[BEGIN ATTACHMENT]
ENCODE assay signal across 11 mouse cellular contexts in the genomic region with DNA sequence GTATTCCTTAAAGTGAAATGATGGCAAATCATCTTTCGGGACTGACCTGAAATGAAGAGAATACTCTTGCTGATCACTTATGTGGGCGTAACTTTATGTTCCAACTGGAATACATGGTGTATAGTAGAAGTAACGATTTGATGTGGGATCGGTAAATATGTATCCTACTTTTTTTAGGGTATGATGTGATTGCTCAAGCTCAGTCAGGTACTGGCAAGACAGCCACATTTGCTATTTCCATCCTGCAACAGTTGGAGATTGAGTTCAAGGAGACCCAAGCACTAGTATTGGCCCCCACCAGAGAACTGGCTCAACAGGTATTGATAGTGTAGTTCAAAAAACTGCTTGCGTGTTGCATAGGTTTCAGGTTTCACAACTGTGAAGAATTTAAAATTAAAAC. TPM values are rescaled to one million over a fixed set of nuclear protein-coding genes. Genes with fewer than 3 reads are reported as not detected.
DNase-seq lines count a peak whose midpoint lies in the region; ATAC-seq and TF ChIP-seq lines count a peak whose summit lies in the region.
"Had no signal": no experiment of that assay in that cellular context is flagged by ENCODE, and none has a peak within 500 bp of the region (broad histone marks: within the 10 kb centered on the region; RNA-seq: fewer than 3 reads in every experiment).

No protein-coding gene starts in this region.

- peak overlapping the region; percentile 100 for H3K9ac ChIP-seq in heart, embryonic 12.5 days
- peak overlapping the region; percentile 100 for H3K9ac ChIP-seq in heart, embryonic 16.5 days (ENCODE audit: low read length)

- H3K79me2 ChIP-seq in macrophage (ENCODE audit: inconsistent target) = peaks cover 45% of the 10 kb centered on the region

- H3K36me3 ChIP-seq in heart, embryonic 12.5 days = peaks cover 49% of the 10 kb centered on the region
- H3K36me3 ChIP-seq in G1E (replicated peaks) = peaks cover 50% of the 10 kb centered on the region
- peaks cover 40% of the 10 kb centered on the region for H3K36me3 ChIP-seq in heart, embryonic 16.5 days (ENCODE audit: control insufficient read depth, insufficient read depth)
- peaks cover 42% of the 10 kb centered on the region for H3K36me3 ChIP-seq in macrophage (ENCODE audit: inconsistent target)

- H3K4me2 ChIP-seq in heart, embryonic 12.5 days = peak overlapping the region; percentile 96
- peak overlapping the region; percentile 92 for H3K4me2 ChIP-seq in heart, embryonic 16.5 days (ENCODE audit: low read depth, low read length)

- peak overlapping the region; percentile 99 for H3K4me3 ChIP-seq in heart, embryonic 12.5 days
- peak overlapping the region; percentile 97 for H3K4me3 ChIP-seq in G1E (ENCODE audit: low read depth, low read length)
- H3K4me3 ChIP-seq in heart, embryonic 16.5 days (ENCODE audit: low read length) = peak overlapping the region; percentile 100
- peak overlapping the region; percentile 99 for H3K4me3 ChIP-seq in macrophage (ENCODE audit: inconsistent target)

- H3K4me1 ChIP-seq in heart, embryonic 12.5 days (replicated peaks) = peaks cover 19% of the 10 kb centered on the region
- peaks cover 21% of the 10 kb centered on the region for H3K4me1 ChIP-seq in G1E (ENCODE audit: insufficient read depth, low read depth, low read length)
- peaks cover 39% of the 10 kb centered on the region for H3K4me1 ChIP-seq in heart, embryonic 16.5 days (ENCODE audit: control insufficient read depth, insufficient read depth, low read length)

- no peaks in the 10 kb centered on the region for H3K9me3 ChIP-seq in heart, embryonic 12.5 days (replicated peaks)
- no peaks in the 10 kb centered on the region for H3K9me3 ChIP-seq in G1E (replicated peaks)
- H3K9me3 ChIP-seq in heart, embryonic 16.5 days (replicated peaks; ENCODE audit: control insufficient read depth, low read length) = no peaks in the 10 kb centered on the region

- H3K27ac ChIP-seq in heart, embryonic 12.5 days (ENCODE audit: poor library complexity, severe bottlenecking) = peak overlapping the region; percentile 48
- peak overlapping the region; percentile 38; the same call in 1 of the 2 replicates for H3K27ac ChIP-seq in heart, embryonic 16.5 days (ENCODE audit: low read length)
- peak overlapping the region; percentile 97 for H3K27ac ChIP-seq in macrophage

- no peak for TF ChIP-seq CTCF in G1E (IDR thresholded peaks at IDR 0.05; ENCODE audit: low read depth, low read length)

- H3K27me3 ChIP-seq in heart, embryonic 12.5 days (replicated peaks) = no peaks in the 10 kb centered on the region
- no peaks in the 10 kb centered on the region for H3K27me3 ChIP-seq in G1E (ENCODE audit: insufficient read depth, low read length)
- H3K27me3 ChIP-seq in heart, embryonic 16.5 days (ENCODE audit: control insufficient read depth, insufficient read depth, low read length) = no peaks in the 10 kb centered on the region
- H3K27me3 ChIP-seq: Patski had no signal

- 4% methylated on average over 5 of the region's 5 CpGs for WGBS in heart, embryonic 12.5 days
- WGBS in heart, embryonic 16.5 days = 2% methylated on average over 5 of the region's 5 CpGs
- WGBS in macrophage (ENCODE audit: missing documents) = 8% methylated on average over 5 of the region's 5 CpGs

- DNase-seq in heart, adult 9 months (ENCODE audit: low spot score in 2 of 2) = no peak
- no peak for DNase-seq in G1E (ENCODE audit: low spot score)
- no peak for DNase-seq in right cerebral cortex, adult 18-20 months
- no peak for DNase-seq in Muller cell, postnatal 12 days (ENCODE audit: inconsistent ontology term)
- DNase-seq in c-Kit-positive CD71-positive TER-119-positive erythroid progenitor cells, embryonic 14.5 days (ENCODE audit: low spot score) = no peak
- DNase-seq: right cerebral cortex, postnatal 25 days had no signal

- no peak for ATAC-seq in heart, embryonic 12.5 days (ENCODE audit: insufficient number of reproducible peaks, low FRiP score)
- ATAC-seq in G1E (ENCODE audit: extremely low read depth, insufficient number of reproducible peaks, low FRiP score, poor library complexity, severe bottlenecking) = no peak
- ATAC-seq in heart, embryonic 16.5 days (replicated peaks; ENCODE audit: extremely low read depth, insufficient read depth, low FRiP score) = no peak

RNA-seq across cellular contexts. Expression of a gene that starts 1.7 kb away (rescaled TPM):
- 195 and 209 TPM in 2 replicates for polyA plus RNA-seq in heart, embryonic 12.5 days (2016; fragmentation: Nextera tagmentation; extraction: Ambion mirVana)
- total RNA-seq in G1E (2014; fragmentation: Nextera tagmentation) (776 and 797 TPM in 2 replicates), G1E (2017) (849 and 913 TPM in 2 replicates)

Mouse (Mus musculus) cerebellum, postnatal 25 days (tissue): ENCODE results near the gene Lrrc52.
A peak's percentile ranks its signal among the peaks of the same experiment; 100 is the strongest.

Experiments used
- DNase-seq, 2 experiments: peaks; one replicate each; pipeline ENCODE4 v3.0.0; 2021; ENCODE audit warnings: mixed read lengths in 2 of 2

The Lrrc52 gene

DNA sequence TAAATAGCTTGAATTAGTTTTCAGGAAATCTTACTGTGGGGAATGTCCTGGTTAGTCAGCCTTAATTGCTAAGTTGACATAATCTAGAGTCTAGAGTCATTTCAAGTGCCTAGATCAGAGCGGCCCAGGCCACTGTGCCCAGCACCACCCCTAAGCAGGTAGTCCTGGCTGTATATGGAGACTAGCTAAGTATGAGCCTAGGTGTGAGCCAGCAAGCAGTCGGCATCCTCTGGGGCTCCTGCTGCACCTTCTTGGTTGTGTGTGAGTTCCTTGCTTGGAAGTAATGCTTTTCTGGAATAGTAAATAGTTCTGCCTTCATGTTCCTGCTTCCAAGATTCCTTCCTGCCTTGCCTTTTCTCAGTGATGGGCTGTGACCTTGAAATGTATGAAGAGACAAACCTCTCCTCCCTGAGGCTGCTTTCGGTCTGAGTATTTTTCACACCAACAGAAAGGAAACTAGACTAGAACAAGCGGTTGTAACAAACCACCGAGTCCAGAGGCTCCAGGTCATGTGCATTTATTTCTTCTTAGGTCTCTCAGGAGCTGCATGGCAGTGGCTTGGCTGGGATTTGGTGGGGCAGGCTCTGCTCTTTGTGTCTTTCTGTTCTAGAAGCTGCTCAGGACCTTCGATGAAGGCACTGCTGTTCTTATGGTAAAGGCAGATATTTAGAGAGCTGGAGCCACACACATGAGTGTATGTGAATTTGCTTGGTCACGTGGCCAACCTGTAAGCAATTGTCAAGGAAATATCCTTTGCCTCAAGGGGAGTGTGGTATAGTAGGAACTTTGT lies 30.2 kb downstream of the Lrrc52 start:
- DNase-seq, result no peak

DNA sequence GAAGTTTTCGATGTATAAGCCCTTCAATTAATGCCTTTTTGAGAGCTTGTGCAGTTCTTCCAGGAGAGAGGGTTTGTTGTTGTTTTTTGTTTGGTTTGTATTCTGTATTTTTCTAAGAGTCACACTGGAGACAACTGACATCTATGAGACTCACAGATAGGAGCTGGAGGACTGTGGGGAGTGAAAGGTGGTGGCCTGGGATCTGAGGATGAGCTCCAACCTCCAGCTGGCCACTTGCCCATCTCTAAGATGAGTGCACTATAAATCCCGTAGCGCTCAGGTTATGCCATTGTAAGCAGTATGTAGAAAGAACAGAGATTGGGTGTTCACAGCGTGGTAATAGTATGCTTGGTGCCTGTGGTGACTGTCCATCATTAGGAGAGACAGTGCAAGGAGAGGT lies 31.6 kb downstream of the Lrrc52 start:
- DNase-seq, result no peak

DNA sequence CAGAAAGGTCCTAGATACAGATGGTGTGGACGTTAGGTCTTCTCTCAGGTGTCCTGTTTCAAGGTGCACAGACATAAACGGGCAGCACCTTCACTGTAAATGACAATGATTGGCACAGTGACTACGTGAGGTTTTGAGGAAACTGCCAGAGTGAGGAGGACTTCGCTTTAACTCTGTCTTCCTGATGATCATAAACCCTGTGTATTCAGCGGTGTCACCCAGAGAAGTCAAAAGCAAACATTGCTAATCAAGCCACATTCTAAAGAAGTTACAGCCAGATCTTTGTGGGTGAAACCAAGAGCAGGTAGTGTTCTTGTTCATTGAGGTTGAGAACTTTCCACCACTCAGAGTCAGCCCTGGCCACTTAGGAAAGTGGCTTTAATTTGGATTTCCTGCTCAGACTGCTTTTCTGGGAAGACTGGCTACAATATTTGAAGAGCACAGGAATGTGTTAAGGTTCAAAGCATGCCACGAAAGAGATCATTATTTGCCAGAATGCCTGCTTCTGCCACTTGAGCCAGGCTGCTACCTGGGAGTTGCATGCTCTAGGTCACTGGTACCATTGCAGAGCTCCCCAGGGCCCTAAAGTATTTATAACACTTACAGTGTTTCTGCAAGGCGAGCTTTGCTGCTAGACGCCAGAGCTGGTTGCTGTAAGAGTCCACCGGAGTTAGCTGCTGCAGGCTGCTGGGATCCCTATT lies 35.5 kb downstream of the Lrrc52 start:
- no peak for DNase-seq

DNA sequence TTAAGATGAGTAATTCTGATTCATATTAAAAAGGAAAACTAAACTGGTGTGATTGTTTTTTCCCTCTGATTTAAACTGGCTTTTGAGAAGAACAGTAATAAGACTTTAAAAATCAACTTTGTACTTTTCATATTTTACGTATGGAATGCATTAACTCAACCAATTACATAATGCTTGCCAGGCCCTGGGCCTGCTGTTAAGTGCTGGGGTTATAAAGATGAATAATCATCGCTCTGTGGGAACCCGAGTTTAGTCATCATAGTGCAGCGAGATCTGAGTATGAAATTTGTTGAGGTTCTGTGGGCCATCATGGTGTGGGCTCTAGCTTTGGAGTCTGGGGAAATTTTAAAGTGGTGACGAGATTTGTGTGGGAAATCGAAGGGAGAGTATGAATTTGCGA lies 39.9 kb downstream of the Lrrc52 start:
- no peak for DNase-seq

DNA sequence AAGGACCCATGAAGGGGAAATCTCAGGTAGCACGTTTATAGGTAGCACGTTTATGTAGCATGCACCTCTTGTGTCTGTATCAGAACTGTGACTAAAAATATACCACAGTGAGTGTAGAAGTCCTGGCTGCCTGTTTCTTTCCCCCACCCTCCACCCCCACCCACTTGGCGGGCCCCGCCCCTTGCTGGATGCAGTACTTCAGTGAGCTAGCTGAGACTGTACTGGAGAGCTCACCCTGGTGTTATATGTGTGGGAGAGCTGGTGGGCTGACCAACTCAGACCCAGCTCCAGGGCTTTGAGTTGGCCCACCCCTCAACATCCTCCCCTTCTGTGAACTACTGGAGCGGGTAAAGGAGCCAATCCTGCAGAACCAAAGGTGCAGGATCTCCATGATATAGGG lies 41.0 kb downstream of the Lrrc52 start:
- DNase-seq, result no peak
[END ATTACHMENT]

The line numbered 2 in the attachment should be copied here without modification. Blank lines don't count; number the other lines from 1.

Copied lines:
DNase-seq lines count a peak whose midpoint lies in the region; ATAC-seq and TF ChIP-seq lines count a peak whose summit lies in the region.